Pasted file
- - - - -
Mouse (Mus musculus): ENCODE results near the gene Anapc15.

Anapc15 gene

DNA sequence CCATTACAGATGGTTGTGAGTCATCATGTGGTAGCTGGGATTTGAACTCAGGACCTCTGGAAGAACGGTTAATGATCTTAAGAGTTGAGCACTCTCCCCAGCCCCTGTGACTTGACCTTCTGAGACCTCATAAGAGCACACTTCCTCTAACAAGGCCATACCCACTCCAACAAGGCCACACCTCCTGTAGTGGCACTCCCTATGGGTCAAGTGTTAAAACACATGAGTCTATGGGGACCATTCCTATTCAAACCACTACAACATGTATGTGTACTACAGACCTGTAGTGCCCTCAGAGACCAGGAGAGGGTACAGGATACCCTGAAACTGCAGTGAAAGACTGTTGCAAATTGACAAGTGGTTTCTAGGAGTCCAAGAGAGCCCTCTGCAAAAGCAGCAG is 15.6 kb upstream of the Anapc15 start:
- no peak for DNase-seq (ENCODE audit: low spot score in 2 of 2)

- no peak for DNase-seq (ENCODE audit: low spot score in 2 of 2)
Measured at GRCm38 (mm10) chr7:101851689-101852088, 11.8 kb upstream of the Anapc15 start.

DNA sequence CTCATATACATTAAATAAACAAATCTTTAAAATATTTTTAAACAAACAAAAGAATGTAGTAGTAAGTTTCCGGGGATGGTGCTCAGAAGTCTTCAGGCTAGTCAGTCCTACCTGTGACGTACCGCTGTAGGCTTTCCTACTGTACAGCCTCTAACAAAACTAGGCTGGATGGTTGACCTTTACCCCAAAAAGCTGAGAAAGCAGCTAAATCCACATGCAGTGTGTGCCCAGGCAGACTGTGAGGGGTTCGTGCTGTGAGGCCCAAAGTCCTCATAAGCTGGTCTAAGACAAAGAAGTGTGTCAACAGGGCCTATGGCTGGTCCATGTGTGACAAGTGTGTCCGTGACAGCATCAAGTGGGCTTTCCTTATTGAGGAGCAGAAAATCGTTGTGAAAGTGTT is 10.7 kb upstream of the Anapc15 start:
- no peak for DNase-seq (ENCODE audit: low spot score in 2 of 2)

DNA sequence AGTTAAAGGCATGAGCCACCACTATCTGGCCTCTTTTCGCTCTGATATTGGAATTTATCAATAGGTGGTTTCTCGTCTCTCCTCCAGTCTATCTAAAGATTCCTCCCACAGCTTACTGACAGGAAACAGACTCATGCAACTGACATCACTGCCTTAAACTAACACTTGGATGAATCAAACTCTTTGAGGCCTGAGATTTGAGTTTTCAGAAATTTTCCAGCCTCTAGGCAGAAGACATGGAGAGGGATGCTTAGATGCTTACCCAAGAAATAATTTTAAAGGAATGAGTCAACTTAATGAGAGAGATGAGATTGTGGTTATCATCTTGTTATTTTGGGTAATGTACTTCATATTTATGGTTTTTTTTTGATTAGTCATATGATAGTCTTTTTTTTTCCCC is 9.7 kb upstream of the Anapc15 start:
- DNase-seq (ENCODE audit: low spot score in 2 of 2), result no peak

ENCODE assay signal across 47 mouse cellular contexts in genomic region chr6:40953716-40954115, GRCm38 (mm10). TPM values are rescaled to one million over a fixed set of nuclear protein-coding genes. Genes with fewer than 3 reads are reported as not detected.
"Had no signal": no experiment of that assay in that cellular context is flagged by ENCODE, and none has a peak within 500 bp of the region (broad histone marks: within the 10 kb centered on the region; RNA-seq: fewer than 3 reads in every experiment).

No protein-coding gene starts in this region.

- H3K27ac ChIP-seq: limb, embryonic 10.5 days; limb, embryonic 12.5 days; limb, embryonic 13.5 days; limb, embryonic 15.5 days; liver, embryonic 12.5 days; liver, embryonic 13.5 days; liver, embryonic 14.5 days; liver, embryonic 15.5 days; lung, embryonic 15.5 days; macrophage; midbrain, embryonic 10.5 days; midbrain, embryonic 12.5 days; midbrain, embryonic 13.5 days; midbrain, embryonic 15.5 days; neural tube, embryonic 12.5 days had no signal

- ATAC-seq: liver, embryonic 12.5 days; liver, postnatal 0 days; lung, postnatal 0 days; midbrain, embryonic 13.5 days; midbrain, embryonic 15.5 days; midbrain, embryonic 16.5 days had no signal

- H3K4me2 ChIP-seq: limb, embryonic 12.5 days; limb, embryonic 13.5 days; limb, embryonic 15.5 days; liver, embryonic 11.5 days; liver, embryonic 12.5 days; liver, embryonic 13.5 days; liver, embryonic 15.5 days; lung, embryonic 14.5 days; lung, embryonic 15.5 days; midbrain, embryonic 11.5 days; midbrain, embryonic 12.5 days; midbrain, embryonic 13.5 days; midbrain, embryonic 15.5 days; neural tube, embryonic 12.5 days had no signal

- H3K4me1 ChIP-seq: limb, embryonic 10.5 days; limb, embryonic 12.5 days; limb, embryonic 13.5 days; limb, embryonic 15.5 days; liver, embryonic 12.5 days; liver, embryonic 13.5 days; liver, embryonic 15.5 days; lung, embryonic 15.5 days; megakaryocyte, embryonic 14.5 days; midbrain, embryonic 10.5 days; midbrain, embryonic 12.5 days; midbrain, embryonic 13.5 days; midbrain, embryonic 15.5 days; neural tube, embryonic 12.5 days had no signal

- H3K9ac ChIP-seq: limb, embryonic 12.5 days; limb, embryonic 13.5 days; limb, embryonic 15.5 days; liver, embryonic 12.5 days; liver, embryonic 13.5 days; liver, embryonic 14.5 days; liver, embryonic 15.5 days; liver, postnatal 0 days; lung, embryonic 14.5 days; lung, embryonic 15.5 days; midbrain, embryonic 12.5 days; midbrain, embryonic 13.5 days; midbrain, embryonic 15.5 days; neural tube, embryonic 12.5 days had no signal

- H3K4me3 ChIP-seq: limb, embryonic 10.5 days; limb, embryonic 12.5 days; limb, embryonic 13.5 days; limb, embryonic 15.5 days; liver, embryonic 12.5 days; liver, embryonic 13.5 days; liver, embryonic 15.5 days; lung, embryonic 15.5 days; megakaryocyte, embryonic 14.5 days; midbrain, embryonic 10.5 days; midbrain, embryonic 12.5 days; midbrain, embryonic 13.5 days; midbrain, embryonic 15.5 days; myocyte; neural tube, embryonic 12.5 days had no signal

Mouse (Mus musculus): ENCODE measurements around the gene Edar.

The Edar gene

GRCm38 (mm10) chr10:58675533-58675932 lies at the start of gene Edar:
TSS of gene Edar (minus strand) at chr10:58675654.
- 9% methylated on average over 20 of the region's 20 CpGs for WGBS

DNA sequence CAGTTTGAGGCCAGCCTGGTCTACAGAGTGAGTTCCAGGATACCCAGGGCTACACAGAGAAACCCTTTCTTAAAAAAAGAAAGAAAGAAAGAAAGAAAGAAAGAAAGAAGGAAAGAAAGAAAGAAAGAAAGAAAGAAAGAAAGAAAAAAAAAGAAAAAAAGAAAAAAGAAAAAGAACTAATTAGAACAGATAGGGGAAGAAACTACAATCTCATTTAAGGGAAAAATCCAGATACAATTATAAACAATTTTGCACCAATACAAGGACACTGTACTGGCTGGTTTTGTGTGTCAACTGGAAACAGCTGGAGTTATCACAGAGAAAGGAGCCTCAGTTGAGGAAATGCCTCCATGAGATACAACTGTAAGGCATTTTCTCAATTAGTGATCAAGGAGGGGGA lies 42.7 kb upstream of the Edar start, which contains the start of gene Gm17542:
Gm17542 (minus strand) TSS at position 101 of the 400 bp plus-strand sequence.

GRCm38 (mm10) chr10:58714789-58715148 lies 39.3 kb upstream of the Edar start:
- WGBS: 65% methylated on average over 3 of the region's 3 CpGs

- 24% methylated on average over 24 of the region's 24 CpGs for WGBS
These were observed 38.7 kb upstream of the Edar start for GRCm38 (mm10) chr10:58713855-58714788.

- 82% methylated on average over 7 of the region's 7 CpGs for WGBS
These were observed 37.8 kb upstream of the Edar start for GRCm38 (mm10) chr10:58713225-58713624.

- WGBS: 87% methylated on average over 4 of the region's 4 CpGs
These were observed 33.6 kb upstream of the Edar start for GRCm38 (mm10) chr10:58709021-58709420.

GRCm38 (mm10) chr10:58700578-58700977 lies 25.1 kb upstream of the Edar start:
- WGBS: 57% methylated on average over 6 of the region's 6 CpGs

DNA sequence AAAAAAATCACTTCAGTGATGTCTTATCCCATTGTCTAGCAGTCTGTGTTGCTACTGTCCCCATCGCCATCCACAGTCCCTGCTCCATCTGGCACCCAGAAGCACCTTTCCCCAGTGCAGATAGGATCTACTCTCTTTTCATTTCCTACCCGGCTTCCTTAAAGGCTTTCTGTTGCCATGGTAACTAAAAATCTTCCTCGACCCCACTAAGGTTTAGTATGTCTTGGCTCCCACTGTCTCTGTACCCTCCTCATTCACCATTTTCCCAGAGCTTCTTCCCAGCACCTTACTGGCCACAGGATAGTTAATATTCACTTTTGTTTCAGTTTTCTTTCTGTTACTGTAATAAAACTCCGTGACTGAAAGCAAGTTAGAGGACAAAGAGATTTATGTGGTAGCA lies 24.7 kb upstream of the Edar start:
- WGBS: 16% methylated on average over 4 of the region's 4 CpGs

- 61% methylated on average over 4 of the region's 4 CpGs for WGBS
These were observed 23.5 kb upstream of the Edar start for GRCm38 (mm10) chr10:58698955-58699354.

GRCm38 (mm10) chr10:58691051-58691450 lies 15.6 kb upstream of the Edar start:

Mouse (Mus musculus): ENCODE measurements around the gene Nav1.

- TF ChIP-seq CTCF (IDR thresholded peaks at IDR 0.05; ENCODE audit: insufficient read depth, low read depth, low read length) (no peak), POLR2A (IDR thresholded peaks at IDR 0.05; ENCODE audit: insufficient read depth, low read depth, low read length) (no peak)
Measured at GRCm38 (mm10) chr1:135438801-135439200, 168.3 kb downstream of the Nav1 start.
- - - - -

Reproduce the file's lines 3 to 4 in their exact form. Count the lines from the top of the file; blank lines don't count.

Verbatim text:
DNA sequence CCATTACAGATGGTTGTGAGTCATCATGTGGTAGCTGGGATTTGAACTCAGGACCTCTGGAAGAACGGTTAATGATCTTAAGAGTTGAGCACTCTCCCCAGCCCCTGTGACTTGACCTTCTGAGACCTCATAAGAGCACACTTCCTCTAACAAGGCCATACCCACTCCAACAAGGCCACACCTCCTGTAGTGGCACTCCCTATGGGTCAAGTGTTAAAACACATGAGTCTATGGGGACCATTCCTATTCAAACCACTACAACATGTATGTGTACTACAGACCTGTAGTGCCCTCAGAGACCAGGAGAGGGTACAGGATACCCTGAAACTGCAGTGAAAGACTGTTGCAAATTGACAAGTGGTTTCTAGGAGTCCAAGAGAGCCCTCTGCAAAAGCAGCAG is 15.6 kb upstream of the Anapc15 start:
- no peak for DNase-seq (ENCODE audit: low spot score in 2 of 2)